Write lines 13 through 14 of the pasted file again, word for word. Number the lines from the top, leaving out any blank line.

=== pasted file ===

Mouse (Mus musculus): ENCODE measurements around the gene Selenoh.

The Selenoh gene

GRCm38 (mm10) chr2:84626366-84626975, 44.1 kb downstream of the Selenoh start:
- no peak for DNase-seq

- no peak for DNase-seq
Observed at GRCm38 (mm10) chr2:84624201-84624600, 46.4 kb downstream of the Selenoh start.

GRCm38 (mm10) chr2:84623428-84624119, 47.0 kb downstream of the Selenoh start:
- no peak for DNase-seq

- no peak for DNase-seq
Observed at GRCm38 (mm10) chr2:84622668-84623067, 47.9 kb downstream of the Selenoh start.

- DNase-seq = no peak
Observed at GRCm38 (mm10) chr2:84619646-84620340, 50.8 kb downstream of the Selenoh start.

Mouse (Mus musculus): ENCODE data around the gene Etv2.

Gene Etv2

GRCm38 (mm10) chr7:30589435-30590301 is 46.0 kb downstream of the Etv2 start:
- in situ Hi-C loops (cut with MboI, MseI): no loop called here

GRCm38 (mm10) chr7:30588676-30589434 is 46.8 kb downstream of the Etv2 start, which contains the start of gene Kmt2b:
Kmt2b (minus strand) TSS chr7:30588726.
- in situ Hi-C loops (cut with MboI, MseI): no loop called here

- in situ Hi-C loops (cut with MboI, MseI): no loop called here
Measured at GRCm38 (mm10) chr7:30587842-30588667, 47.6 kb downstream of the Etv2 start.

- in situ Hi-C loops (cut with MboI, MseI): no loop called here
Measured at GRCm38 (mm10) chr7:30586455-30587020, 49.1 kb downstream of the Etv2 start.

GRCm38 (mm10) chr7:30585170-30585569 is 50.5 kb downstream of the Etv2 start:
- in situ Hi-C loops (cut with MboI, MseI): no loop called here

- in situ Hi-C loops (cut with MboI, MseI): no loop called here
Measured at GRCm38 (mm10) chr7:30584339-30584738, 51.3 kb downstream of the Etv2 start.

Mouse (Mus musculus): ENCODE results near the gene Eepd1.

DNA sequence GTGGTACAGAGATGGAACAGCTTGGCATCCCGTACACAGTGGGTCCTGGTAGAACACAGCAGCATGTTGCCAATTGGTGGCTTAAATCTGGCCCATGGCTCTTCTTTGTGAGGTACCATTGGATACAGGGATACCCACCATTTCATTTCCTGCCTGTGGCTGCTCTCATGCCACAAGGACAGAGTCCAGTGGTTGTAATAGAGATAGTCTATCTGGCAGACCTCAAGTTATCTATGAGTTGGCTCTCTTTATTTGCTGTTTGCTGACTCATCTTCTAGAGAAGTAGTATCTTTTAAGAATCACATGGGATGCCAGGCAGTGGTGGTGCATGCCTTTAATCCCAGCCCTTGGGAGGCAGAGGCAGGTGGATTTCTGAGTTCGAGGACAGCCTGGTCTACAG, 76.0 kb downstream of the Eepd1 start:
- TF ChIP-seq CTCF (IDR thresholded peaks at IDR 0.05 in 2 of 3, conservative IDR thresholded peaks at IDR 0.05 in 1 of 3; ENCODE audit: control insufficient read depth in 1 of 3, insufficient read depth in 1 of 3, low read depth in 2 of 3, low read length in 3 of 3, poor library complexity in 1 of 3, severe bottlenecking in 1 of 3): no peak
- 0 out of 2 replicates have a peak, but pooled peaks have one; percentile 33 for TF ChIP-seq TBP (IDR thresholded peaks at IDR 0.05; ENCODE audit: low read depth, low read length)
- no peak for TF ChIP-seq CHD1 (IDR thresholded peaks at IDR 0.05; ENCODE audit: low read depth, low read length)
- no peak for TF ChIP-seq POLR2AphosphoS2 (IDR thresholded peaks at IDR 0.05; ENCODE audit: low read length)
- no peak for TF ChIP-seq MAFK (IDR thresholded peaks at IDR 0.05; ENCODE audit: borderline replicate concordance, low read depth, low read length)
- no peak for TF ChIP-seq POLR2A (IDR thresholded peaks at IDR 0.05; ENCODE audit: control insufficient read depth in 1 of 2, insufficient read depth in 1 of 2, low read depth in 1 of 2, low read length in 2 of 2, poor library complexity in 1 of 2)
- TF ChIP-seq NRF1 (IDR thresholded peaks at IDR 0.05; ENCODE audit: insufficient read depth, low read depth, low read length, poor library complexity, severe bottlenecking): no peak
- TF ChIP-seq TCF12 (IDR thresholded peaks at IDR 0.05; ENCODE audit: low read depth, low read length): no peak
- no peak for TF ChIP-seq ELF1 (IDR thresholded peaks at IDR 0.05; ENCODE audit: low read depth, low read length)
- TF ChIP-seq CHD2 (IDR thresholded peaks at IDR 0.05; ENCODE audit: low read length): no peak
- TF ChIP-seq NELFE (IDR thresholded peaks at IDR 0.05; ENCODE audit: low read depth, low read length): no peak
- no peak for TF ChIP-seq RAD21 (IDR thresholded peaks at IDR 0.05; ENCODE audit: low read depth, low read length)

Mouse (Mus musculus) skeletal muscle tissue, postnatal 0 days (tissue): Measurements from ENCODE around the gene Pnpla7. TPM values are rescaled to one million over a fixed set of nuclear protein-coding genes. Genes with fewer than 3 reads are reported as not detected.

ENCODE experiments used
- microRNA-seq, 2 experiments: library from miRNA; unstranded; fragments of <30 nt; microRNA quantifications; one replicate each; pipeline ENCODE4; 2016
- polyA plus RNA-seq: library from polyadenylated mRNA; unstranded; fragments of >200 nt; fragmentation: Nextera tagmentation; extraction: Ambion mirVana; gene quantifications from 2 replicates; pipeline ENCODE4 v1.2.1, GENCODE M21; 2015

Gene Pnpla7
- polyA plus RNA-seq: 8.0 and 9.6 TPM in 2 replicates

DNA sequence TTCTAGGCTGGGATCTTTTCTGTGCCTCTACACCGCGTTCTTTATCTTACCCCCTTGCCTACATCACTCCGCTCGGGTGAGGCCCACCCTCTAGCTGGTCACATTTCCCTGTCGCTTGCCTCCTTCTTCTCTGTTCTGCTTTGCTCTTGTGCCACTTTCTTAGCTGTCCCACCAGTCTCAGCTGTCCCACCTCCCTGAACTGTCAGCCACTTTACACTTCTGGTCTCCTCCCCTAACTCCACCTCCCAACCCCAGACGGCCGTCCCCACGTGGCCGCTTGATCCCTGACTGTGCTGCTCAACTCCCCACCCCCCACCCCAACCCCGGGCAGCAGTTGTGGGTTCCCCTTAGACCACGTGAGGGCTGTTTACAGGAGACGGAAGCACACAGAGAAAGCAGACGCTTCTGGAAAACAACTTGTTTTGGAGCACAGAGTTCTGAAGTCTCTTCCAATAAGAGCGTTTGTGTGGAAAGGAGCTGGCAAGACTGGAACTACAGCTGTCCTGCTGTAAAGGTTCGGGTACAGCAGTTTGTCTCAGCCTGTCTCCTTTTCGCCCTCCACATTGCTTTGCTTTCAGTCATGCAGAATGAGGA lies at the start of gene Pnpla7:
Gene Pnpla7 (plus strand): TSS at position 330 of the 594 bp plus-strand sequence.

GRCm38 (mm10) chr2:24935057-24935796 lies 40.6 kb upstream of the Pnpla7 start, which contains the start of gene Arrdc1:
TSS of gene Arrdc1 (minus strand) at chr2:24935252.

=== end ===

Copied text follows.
Mouse (Mus musculus): ENCODE data around the gene Etv2.

Gene Etv2